Others’ discussion of language and how the vernacular has affected our language reminded me of an undergrad class of mine. I took a course called History of the English Language, and it was broken into three sections: lexicon, phonetics, and semantics. On the first day of class our professor explained two schools of linguistic thought: prescriptive or descriptive approach to language. Prescriptive language is the vocabulary and grammar according to a textbook. Descriptive language is the viewpoint that our language adapts through our use of it. It seems that anyone who ascribes to a prescriptive approach of language is old-fashioned and stubborn in their rigid ways because it is obvious that our language is changing. I would even argue it changes more rapidly in present day than in the past due to the exponential growth in technology. It seems like every other week some new device is making its debut, and after it’s been out a short time everyone can mention it with familiarity. My technologically challenged mom knows what a Bluetooth is and went out to purchase one for herself. That’s the first “new” word that popped into my mind. A customer service representative from my bank said “my bad” on the phone to me the other day.

    I really enjoyed the article’s idea of a cultural continuum. The entire article gave me a sense of cultural evolution that seemed to fit with everything we’ve spoken about thus far. I don’t know that much about hip-hop music and rap so I don’t really have much to weigh in on. in respect to the present-day discussion, but I thought that the sound clips of earlier Black Poets had a distinct attitude about them that seemed like an adaptation of the Beat Poets we listened to for last week. Gil Scott-Heron was my favorite.

  11.   pseraphin

    I really liked the youtube videos. One thing they all had in common is the rythm, the music playing in the background. They all have that drum sound which is native of Africa. Some of the poets are mellow, others are more alive which matches the drums.
    I was listening to “Poetry is Black” it sound like people in the audience were having a lot of fun especially when he said”slow mellow rythm”. People were laughing so much in the background that I thought he was talking about something else. I am not sure what poetry is “Black” means. I wonder if the speaker says it literally or if he really believes it, or if he is just saying because that’s what black people want to hear. I am a little annoyed with the sentence “Black people you are beautiful”. I am not sure how long the poem has been around but I feel like a lot of this poems have to always affirm that black people are beautiful and essentially I want to know if that’s all “Poetry is Black” really means.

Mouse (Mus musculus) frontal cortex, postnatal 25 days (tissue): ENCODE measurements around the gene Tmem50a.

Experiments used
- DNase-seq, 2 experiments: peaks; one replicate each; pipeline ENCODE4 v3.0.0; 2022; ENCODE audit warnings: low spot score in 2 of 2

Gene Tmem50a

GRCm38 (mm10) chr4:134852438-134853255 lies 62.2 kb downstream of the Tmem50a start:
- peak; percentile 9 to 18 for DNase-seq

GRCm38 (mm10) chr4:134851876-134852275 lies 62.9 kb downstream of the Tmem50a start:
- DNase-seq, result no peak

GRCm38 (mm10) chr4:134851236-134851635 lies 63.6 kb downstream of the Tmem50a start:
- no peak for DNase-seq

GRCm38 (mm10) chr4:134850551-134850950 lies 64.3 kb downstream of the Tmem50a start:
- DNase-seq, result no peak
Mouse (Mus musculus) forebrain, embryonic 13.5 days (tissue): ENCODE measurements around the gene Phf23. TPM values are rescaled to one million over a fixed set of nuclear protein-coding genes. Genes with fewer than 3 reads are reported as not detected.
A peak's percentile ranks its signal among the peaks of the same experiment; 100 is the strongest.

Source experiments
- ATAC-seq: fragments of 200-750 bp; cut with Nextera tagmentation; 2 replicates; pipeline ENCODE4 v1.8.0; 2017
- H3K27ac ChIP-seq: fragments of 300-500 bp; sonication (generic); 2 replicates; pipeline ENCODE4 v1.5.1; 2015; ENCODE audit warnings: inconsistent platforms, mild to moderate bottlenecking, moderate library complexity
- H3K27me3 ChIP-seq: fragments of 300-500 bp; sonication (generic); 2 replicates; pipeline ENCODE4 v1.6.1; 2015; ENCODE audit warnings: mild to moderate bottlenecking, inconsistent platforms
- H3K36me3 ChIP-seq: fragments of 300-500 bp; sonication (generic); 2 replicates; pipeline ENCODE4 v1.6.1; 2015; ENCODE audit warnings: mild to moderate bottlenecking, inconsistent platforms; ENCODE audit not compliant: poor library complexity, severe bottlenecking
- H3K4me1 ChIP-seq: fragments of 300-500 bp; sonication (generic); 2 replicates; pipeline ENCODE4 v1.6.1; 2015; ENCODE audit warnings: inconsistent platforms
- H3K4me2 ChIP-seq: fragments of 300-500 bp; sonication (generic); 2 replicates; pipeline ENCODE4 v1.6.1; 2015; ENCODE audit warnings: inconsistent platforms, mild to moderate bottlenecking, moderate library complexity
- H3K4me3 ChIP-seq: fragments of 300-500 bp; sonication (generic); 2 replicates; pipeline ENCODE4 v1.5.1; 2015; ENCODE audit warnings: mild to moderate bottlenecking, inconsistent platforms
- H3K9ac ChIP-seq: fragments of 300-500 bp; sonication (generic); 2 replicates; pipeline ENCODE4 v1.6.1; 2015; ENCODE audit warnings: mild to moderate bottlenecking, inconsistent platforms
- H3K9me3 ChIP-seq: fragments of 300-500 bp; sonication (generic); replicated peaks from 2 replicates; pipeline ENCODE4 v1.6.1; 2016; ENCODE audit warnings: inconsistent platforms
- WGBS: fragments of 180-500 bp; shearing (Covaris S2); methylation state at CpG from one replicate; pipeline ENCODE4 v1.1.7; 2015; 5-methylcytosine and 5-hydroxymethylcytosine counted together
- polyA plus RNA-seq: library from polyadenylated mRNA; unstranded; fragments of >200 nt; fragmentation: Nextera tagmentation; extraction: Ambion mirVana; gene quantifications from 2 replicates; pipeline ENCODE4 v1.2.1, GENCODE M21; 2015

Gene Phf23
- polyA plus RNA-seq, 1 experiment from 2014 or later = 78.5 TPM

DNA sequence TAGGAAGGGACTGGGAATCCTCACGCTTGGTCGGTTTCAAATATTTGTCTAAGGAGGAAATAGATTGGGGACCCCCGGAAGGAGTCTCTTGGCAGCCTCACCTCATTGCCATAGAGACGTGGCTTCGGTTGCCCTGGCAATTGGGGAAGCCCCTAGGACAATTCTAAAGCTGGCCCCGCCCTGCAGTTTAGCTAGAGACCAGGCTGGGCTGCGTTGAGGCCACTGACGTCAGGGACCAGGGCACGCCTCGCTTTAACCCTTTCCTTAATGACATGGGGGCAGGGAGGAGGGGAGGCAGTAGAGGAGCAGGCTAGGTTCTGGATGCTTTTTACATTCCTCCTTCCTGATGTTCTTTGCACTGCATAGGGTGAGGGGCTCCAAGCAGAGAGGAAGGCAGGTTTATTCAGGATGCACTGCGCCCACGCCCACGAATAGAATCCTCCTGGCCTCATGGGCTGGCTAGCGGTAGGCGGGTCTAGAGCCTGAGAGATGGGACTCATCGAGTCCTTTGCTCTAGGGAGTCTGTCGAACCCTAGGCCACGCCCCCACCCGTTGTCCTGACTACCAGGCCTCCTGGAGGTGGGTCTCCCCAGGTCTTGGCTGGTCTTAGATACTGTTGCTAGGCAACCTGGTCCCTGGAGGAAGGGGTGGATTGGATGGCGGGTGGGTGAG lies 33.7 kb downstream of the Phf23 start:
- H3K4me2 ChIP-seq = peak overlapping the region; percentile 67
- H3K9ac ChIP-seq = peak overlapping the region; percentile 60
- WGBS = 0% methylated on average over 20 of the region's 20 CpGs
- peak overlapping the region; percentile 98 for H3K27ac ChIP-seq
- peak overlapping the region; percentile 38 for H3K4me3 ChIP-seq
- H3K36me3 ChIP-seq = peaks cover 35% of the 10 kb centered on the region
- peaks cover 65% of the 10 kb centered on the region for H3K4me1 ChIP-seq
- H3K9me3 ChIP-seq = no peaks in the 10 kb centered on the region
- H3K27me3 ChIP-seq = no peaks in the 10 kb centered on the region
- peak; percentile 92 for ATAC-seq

12.   gfl11131988

    Queens College
    Professor Corey Frost
    ENGL 781
    Response # 6
    George Festin Lorenzo
    10/14/2010

    The connection between African-American and specific forms of music, poetry and politics was one of the most interesting topics we have discussed so far, and admittedly so, the YouTube videos really helped contribute to that. What really stuck out for me was when the hip hop and rap history lessons came into discussion. I felt they were very informative as well as interesting and it was especially refreshing to hear Sugarhill Gang’s, Rapper’s Delight, all over again. That was my introduction to rap music way back in 1999 and to this day, is one of my favorite rap songs of all time. The Hip Hop History documentary was very informational as well, being the fact that I had no clue who DJ Kool Herc was until I watched it but then became quite amazed that he was a trailblazer of the hip hop genre.
    Something interesting I would like to bring up was what Elizabeth put down in her response. Elizabeth wrote, “One of the main ideas was that many artists in the Black Arts movement saw themselves as being a counterculture, as being specifically “not-white.” I think that “Poetry is Black” fits into that definition of Black Arts as non-white”. To comment with what Elizabeth said, I completely agree and find that that was a real niche in sticking out and being notable. Gil Scott-Heron is a fine example of this, considering some of his lyrics he writes, such as when he says, “The revolution will not be right back after a message about a white tornado, white lightning, or white people” in The Revolution Will Not Be Televised and especially his entire outspoken lyrics in Whitey On The Moon. Without hesitation or reluctance, Scott-Heron has no problem speaking out against white people and by having lyrics such as, “The man just upped my rent last night, ‘cause whiteys on the moon. No hot water, no toilets, no lights. But whiteys on the moon”, being that he feels the country has no problem sending Neil Armstrong and Buzz Aldrin, two white astronauts, to the moon, but when it comes to serious and real situations, the country wants to have no part of it, because, according to Scott-Heron, “whitey’s on the moon”.
    The connection that African-Americans have to their writings, music, poetry and politics are all very unique and interesting. They sit aside from other writings and authors of other backgrounds simply on the basis that a strong sense of black pride and black nationalism is strongly evident in their lyrics, especially when it comes to speaking out against injustice, discrimination and racism from the white community.

  13.   Elizabeth

    http://www.npr.org/templates/story/story.php?storyId=11223359

    This is the npr piece on homophobia in rap